Since meeting Jonti, Ed has sat on animation panels alongside him, but he still recalls the first time he met him. “I was wearing this colourful shirt that he instantly took a dislike to,” he says, “he spent a good amount of time telling me to go home and change. We took a picture together, which is easily one of the best photos I’ve ever been in.”
Maddy Vian (indieVISUALmaddy)
Watching Newground Scene videos with her brothers in the early 2000s was Maddy Vian’s first exposure to Weebl. “It was essentially boys making content for boys,” she explains. “But I like how a lot of it was non-gender-specific and could be enjoyed by everyone and anyone. That’s how I want my content to be seen too!”
Maddy decided to draw Cat Face, because she still gets the theme tune stuck in her head, out of nowhere. “I wanted to portray Cat Face as a super hero, because he’s pretty iconic to my early teens,” she says.
She also recalls watching Badgers for the first time. “I think that must have been my first,” she says. “I remember watching it with everyone crowding around the computers at school.”
Maddy says she’ll never forget seeing Jonti perform it at Summer in the City 2012. “Seeing such a large crowd badger-bobbing was such a surreal moment,” she adds. “In my head I was screaming ‘Internet, you are so weird and I love you!’”
“I was AMAZED at how long Badgers went on for. I watched it for a good half hour until my sister told me it was just on a loop…”
PJ Liguori (KickThePj)
PJ Liguori chose to draw Narwhals. “I figured it would be a fun one to draw, and it was,” he says. Like most, the first Weebl video he saw was Badgers. “I was AMAZED at how long it went on for,” he says. “I watched it for a good half hour until my sister told me it was just on a loop. That was the day I learnt you can loop things.”
PJ recalls first meeting Jonti at a social gathering. “I was a bit tipsy and wasn’t sure what to say so I think I kept saying the same words over and over,” he laughs. “He was very kind despite my loss for words.”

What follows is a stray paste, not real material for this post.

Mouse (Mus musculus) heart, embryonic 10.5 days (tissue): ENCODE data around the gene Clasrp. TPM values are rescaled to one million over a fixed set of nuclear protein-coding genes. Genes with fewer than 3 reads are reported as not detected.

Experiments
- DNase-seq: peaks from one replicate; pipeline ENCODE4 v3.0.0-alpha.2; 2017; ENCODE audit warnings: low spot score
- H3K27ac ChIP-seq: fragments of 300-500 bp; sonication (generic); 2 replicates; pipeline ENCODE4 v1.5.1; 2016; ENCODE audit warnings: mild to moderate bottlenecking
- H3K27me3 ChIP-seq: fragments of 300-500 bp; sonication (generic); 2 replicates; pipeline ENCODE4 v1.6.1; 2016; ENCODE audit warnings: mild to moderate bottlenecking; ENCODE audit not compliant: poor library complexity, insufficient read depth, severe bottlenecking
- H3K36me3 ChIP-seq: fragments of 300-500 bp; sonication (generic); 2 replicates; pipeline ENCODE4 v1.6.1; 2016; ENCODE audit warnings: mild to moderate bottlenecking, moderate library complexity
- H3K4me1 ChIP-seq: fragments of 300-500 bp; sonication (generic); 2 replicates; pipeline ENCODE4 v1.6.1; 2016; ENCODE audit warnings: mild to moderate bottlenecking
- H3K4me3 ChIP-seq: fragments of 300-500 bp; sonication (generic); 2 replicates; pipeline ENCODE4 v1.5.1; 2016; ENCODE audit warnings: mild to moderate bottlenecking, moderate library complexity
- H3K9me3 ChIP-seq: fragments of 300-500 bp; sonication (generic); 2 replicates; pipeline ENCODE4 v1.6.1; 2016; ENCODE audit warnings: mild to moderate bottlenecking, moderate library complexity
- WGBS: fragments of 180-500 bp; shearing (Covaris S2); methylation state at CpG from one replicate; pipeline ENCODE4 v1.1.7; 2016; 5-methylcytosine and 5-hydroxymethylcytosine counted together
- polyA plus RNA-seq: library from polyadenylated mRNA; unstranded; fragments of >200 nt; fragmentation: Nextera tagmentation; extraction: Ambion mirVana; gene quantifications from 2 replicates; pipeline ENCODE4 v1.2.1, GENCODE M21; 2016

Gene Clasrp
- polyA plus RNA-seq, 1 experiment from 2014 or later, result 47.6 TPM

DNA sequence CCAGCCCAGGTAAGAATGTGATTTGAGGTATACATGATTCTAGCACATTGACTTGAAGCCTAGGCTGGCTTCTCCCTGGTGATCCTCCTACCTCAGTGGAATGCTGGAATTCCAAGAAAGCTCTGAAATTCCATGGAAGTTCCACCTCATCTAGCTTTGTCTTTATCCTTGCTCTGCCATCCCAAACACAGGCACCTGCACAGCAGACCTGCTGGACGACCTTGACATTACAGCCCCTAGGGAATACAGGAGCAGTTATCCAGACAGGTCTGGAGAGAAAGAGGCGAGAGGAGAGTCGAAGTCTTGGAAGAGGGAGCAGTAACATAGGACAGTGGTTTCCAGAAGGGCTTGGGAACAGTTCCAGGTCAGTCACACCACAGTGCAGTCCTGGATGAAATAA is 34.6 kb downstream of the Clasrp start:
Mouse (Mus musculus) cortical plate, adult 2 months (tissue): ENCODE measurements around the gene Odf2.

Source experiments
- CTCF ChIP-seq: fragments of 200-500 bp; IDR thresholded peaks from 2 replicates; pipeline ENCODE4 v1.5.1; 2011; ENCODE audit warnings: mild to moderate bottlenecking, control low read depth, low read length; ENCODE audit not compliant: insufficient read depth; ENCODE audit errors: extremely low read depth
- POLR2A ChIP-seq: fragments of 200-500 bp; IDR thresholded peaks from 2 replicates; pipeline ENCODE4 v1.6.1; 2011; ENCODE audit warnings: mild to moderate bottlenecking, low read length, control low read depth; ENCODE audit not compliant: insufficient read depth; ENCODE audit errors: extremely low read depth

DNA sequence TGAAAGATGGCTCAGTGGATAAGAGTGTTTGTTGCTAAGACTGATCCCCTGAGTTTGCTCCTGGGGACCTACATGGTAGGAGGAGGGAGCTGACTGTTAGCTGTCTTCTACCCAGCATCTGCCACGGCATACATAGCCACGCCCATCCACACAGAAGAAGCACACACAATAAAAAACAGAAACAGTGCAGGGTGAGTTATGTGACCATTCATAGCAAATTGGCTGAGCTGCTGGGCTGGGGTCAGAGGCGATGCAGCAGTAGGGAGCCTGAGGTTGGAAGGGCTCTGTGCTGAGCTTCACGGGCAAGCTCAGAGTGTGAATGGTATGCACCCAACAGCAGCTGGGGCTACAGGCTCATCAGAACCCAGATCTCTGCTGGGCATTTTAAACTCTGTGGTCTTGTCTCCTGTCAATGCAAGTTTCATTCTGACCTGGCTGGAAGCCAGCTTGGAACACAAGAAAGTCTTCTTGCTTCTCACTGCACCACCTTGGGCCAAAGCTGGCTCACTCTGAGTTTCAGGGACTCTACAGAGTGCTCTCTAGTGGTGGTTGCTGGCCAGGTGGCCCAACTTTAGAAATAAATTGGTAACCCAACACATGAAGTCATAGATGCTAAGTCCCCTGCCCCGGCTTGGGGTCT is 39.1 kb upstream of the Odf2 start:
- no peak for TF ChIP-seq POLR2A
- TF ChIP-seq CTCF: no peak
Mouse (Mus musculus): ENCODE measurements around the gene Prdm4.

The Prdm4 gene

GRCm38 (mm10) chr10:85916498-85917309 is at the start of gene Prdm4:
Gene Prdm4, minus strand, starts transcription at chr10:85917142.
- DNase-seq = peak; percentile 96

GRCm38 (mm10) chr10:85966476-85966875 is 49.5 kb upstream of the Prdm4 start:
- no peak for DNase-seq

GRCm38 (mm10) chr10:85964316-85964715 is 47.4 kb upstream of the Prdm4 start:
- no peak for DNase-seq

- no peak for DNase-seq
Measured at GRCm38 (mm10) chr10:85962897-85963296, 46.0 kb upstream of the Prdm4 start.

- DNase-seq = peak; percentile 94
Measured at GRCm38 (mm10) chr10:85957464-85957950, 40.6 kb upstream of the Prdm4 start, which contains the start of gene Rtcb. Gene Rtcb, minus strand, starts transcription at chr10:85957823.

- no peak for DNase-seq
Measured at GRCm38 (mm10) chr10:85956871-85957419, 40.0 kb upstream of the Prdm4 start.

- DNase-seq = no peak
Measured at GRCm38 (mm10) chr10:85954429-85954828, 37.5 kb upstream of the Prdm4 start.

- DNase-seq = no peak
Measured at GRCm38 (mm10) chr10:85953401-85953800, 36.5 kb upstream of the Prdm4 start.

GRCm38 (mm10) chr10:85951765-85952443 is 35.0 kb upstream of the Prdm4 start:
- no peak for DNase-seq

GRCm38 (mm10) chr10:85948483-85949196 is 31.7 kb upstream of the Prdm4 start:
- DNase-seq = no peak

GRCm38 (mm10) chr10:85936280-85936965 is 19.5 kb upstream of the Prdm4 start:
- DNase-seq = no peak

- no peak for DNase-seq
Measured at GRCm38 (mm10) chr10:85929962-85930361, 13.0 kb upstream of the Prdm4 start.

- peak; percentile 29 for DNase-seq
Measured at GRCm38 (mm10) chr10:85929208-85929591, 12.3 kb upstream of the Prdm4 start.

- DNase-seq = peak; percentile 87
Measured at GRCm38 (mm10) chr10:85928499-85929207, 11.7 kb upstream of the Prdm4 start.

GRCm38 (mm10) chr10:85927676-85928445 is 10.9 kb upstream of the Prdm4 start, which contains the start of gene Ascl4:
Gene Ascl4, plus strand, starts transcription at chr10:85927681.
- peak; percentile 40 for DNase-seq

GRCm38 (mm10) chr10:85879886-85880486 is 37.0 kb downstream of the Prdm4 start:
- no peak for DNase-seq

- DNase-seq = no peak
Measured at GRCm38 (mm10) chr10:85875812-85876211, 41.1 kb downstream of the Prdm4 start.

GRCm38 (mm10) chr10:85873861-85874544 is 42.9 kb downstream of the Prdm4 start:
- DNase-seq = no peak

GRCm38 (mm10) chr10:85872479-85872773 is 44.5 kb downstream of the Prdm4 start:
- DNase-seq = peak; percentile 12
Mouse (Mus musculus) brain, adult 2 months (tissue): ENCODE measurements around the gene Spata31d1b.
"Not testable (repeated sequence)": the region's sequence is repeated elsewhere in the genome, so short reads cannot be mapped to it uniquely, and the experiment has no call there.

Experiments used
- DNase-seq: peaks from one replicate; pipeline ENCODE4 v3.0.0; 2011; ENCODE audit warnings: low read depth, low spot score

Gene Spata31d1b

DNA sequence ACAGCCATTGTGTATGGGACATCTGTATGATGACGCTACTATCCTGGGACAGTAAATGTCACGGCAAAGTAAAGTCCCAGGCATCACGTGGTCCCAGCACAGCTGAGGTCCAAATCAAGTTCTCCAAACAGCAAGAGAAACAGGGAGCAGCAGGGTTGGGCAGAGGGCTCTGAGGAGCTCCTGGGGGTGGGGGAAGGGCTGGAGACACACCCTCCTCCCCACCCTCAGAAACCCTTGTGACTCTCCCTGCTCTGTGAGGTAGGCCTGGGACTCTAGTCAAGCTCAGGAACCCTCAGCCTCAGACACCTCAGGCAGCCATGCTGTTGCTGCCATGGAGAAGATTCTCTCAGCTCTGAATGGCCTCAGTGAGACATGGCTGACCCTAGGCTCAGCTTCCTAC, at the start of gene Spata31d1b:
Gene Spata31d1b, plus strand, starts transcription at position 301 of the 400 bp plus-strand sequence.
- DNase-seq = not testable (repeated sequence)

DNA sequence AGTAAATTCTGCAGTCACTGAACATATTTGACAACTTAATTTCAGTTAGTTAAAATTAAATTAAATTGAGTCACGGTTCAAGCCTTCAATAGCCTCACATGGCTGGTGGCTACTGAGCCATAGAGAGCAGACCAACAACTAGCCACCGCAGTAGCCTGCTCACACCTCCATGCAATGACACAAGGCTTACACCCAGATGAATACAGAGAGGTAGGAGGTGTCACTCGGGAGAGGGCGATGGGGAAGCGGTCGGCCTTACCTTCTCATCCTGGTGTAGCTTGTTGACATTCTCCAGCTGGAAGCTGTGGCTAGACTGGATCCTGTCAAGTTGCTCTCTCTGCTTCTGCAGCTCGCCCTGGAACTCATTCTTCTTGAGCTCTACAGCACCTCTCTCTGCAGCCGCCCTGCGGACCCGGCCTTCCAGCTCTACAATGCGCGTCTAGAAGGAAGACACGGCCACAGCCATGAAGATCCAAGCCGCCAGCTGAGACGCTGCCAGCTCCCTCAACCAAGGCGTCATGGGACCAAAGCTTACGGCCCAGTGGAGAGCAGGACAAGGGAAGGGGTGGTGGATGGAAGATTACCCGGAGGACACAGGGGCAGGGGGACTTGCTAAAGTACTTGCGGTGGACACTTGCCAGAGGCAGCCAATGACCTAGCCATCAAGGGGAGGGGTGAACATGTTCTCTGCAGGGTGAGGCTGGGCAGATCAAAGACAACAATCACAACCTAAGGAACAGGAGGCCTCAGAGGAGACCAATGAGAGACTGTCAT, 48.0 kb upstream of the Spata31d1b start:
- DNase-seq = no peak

Along with Eddsworld, Weebl was one of PJ’s earliest influences, and his work informed PJ’s skills. “I studied how simple their drawings were, and from that realised how effective that can be,” he says.
Scott Coello (Cribble)
Scott Coello decided to draw Weebl and Bob themselves. However, he’s drawn them being cracked open. “I’m hungry, and those eggs have to be used up before they go off,” he says.
Weebl and Bob were the first animations by Jonti that Scott saw, but he can’t remember which specific episode it was. “It was yonks back, during 2002 or 2003, y’know, when finding Flash animations during lunch breaks was the best thing ever,” he says.
Scott believes that Weebl has influenced him to be more spontaneous with his work. “I love the spontaneity of it all,” he says. “Some mornings you wake up with a simple, silly idea and it just feels right to quickly get that drawn and out there.”
Scott paints a vivid (and definitely 100% true) picture of the first time he met Jonti. “I was working as a waitress at a cocktail bar, he pinched my bum and then realised I was a bloke,” he ‘recalls’. “It’s fine, we were both totally cool with it. Now I have his face tattooed where the pinch mark was.” Sure Scott, sure.
What was the first Weebl video you saw, and what does his work mean to you? Let us know in the comments…